home interface that builds finder methods and templates for the
lifecycle of the bean, like creation and destruction.

At this point, I'm going to trust that
you've gotten the message. I'll
omit the painful deployment descriptor that has configuration and
mapping details and the primary key object. I'm also
not going to include a data transfer object (DTO), though for
well-documented reasons, you're not likely to get
acceptable performance without one. Dr. Seuss sums it up nicely:
"And this mess is so big and so deep and so tall, we
cannot pick it up. There is no way at all."

You'd be hard-pressed to find a persistence
framework with a more invasive footprint. Keep in mind that
every persistent class requires the same handful
of support interfaces, deployment descriptors, and classes. With all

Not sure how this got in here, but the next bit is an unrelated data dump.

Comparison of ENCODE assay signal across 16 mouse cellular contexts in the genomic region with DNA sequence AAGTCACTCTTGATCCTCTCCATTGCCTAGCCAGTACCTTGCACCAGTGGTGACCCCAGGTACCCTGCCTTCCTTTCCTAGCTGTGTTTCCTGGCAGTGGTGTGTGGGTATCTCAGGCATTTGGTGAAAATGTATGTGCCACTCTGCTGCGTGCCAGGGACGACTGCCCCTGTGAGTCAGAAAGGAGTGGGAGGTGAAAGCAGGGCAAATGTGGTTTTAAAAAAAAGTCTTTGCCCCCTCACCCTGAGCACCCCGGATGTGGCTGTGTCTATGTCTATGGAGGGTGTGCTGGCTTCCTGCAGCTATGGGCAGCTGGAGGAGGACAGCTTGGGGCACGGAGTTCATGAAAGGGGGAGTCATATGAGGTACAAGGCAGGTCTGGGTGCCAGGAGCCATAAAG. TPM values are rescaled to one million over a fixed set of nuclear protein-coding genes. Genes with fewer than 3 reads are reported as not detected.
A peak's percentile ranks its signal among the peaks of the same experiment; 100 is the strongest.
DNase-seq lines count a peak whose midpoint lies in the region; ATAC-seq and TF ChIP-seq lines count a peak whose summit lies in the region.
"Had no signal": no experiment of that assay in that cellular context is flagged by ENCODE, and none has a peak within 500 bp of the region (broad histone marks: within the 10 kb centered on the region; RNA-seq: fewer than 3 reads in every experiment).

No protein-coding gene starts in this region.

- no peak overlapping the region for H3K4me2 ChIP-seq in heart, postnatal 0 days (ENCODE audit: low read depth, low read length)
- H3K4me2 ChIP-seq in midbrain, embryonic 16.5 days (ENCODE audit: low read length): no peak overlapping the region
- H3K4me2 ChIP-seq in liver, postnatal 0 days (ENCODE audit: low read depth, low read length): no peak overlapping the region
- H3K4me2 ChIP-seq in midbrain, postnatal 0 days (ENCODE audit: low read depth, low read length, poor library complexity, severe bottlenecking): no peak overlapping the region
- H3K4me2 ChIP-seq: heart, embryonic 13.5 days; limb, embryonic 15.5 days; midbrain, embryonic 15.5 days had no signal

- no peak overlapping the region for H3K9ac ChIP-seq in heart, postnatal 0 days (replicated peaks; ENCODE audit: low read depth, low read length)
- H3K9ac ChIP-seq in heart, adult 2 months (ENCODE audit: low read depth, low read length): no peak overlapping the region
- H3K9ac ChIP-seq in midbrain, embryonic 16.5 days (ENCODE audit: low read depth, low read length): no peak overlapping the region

of this cumbersome, awkward goo, things get dicey. Some Cats have
enough dexterity to keep all of those toys in the air. Most

1.1.2 Progress

Developers do not want their

programming languages
to stay still. They want them to be enhanced and improved over time;
so, we must continually add. Yet language vendors and standards
boards can't simply remove older interfaces. In
order to be successful, languages must maintain backwards
compatibility. As a result, additions are not usually balanced with
subtractions (Figure 1-2). That's
a foolproof recipe for bloat.

Figure 1-2. Backwards compatibility with progress leads to bloat

If you'd like to see an example of this principle in
action, look no further than the deprecated classes and methods in
Java. Deprecated literally

means "to disapprove of
strongly," or "to desire the
removal of." In Java, Sun warns against the use of
deprecated classes and methods, because they may be removed in some
future release. I assume that they are defining either
remove or future very
loosely, because deprecated methods never disappear. In fact, if you
look at the AWT presentation library for Java,
you'll find many methods that have been deprecated
since Version 1.1, over a half a decade ago. You can also look at the
other side of the equation. The next few versions of Java are
literally packed with new features.